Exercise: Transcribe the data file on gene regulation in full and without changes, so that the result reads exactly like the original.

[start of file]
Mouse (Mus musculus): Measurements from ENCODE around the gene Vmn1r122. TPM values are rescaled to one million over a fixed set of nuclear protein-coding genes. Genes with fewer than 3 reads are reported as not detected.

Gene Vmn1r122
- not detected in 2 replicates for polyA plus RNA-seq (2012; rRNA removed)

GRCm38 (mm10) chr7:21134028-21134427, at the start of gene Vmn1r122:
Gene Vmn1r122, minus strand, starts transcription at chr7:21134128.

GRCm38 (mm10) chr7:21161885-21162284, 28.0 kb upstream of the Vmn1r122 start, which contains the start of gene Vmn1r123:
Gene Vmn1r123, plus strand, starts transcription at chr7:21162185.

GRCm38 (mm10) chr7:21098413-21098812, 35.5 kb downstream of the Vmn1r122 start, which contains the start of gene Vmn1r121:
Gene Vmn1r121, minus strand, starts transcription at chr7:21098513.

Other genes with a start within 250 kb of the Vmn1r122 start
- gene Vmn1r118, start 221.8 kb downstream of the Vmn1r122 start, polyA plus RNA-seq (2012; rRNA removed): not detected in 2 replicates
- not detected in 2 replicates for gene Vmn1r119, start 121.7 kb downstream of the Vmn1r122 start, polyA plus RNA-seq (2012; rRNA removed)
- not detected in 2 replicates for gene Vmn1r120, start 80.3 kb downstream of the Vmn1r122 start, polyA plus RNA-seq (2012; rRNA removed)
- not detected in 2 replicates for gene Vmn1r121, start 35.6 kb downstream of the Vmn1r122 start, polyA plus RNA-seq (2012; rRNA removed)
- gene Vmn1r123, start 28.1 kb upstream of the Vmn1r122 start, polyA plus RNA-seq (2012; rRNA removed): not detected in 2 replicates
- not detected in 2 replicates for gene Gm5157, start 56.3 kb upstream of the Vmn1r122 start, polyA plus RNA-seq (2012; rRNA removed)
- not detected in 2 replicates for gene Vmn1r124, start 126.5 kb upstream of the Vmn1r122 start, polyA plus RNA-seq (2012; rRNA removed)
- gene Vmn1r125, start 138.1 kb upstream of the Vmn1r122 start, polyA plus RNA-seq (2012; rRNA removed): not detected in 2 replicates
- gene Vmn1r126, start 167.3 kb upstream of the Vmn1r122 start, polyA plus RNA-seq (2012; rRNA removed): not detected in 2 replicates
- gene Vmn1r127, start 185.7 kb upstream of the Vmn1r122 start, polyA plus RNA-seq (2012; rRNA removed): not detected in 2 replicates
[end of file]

Mouse (Mus musculus): Measurements from ENCODE around the gene Vmn1r122. TPM values are rescaled to one million over a fixed set of nuclear protein-coding genes. Genes with fewer than 3 reads are reported as not detected.

Gene Vmn1r122
- not detected in 2 replicates for polyA plus RNA-seq (2012; rRNA removed)

GRCm38 (mm10) chr7:21134028-21134427, at the start of gene Vmn1r122:
Gene Vmn1r122, minus strand, starts transcription at chr7:21134128.

GRCm38 (mm10) chr7:21161885-21162284, 28.0 kb upstream of the Vmn1r122 start, which contains the start of gene Vmn1r123:
Gene Vmn1r123, plus strand, starts transcription at chr7:21162185.

GRCm38 (mm10) chr7:21098413-21098812, 35.5 kb downstream of the Vmn1r122 start, which contains the start of gene Vmn1r121:
Gene Vmn1r121, minus strand, starts transcription at chr7:21098513.

Other genes with a start within 250 kb of the Vmn1r122 start
- gene Vmn1r118, start 221.8 kb downstream of the Vmn1r122 start, polyA plus RNA-seq (2012; rRNA removed): not detected in 2 replicates
- not detected in 2 replicates for gene Vmn1r119, start 121.7 kb downstream of the Vmn1r122 start, polyA plus RNA-seq (2012; rRNA removed)
- not detected in 2 replicates for gene Vmn1r120, start 80.3 kb downstream of the Vmn1r122 start, polyA plus RNA-seq (2012; rRNA removed)
- not detected in 2 replicates for gene Vmn1r121, start 35.6 kb downstream of the Vmn1r122 start, polyA plus RNA-seq (2012; rRNA removed)
- gene Vmn1r123, start 28.1 kb upstream of the Vmn1r122 start, polyA plus RNA-seq (2012; rRNA removed): not detected in 2 replicates
- not detected in 2 replicates for gene Gm5157, start 56.3 kb upstream of the Vmn1r122 start, polyA plus RNA-seq (2012; rRNA removed)
- not detected in 2 replicates for gene Vmn1r124, start 126.5 kb upstream of the Vmn1r122 start, polyA plus RNA-seq (2012; rRNA removed)
- gene Vmn1r125, start 138.1 kb upstream of the Vmn1r122 start, polyA plus RNA-seq (2012; rRNA removed): not detected in 2 replicates
- gene Vmn1r126, start 167.3 kb upstream of the Vmn1r122 start, polyA plus RNA-seq (2012; rRNA removed): not detected in 2 replicates
- gene Vmn1r127, start 185.7 kb upstream of the Vmn1r122 start, polyA plus RNA-seq (2012; rRNA removed): not detected in 2 replicates